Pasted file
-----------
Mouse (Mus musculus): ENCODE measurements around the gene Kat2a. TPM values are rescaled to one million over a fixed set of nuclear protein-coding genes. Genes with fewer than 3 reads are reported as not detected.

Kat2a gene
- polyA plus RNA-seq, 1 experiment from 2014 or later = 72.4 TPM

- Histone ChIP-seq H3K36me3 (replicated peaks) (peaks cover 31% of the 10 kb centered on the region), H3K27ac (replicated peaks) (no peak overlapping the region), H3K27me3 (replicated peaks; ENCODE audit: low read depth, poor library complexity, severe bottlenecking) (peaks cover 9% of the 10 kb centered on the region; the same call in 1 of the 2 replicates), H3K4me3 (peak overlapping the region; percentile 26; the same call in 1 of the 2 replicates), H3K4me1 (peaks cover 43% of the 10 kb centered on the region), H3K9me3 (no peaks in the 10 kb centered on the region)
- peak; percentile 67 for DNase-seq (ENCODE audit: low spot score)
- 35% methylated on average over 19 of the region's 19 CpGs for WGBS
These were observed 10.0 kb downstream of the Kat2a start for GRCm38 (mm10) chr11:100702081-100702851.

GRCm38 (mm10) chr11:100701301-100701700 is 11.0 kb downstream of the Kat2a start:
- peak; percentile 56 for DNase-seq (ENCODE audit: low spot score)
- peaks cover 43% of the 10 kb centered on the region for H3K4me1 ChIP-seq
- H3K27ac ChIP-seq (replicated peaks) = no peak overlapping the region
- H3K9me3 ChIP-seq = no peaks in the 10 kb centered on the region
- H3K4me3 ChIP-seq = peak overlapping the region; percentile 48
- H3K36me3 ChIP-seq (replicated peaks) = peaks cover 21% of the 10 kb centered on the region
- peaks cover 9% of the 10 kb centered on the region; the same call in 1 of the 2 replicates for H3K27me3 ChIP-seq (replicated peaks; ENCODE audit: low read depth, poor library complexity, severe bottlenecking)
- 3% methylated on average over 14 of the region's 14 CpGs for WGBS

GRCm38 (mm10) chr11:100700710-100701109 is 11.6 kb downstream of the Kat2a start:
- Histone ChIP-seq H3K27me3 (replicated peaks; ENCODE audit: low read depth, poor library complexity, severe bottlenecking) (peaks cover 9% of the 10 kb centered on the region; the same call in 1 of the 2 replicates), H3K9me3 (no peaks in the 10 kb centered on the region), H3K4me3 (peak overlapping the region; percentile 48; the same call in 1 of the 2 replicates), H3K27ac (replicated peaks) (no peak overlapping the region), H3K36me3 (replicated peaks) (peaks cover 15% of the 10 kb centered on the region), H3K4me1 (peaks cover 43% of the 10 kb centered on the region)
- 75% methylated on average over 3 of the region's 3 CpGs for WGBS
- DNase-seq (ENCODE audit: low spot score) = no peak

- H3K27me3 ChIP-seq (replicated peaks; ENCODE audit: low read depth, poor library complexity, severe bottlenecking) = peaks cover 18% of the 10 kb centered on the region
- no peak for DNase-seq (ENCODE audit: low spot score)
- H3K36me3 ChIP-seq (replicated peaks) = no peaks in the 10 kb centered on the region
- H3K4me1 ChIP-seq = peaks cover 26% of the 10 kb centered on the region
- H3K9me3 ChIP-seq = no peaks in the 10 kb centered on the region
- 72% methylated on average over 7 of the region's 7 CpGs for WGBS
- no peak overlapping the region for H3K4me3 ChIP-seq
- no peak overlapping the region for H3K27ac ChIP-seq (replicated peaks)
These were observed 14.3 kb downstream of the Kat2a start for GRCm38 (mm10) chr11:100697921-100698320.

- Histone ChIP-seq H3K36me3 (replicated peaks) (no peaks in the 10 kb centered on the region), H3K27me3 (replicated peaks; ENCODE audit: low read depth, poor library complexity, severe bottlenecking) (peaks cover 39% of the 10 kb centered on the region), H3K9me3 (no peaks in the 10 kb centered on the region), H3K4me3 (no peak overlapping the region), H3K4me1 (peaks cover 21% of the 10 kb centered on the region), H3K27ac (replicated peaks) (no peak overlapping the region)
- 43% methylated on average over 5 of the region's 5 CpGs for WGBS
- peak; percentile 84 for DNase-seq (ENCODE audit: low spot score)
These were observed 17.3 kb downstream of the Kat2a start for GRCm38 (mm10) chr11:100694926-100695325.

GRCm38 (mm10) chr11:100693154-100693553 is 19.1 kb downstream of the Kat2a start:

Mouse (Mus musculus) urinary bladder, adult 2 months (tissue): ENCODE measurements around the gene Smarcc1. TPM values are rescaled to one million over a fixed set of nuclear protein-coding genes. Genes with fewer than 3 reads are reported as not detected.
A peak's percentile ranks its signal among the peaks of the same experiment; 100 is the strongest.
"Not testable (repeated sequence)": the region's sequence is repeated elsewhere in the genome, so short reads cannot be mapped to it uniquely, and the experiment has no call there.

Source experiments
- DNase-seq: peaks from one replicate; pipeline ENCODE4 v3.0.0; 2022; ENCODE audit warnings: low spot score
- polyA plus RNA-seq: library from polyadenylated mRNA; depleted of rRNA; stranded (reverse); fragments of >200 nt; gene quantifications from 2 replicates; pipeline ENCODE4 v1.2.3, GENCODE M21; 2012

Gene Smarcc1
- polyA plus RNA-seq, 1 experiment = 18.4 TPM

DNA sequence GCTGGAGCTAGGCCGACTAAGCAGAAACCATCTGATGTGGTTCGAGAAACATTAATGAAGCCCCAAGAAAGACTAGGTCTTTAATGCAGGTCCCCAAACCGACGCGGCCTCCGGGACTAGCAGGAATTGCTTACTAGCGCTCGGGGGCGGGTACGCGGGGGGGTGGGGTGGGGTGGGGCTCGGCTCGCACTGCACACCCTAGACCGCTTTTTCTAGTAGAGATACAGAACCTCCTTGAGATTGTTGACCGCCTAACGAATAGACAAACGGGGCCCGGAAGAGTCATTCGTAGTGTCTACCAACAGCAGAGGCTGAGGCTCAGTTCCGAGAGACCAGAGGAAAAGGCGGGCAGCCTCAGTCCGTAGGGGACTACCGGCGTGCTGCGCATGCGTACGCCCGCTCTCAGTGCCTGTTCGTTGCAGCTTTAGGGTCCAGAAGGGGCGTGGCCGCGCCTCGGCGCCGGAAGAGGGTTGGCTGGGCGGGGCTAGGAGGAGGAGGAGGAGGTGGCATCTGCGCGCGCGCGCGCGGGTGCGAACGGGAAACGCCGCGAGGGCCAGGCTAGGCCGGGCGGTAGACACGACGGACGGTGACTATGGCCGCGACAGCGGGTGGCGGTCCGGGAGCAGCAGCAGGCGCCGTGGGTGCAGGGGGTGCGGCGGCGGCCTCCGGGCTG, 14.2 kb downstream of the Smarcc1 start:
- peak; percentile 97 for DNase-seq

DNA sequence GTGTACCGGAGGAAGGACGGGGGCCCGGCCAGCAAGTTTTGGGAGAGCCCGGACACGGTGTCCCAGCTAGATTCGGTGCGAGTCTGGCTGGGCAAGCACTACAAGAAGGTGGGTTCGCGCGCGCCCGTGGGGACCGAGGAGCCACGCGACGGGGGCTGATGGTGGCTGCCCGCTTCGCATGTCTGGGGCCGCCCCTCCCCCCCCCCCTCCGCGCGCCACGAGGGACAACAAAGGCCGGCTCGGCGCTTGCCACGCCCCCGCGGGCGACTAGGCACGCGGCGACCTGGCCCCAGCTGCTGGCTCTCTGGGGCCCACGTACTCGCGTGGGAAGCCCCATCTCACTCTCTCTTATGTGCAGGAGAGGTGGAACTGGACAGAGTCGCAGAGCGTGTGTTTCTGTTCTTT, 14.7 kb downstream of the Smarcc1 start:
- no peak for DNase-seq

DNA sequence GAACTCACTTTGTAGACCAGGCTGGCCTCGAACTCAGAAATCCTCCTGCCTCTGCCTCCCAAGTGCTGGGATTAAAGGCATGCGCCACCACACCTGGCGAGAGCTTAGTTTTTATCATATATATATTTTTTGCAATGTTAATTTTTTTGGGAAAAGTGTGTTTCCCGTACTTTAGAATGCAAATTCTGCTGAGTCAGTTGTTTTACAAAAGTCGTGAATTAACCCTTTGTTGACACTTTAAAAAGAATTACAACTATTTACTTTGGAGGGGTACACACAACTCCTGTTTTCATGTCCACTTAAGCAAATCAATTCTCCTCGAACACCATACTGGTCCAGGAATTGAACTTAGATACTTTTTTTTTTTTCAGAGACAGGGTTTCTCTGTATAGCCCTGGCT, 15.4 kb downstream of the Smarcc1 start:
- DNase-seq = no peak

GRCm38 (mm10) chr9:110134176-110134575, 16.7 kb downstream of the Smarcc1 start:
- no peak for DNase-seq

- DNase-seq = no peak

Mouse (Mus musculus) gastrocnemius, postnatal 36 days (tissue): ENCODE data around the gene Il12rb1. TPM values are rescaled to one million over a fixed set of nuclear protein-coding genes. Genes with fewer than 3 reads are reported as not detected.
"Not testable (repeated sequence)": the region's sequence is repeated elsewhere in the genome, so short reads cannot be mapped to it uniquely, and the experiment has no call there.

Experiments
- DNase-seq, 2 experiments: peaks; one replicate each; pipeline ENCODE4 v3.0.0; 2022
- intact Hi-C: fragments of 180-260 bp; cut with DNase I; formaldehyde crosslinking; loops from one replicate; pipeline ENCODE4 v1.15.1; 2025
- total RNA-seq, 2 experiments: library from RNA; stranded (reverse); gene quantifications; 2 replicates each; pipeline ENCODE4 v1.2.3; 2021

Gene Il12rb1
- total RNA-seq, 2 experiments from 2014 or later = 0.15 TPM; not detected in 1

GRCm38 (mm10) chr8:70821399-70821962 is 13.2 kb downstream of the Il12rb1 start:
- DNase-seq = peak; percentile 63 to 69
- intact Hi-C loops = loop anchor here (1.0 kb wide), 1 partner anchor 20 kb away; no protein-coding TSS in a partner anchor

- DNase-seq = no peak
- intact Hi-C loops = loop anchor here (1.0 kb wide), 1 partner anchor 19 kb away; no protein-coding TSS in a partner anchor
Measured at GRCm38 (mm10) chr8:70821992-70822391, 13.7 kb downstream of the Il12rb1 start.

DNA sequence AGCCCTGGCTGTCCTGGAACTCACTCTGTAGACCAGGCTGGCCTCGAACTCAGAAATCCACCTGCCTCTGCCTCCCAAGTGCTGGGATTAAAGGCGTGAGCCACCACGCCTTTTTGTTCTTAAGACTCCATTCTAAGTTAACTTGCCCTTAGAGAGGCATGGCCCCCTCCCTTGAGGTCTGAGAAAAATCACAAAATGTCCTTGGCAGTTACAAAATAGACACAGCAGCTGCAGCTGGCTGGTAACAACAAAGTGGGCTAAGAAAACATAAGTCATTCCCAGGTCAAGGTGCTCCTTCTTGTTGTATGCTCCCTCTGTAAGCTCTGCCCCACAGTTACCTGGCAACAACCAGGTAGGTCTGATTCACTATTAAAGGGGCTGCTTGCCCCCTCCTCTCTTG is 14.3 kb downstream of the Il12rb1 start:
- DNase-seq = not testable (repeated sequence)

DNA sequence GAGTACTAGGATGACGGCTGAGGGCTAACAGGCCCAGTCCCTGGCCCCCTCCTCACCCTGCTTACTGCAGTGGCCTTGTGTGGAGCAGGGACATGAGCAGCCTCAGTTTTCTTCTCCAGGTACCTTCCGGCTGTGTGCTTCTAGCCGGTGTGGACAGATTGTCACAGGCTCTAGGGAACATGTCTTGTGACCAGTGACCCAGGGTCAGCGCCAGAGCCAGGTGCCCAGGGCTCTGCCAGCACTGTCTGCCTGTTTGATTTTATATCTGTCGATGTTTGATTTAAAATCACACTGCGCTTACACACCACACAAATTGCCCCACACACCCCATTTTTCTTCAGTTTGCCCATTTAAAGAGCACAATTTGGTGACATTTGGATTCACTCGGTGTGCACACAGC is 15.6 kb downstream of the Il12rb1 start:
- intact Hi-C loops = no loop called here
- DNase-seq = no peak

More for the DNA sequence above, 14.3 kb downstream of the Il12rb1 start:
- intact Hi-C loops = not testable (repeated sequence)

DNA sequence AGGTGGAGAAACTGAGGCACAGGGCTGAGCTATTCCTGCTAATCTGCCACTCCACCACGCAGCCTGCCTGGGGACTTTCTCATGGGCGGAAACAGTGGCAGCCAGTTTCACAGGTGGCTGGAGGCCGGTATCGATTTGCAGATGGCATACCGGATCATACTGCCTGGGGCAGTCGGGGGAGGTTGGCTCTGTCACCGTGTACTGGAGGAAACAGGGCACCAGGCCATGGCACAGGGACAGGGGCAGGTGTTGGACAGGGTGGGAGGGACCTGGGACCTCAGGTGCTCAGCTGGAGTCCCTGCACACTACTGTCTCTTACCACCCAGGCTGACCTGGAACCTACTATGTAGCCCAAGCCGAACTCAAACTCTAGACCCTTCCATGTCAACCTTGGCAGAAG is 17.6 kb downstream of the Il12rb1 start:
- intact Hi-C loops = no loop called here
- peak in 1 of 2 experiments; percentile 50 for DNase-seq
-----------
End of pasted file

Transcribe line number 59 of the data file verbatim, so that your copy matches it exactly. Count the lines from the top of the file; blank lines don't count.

- total RNA-seq, 2 experiments from 2014 or later = 0.15 TPM; not detected in 1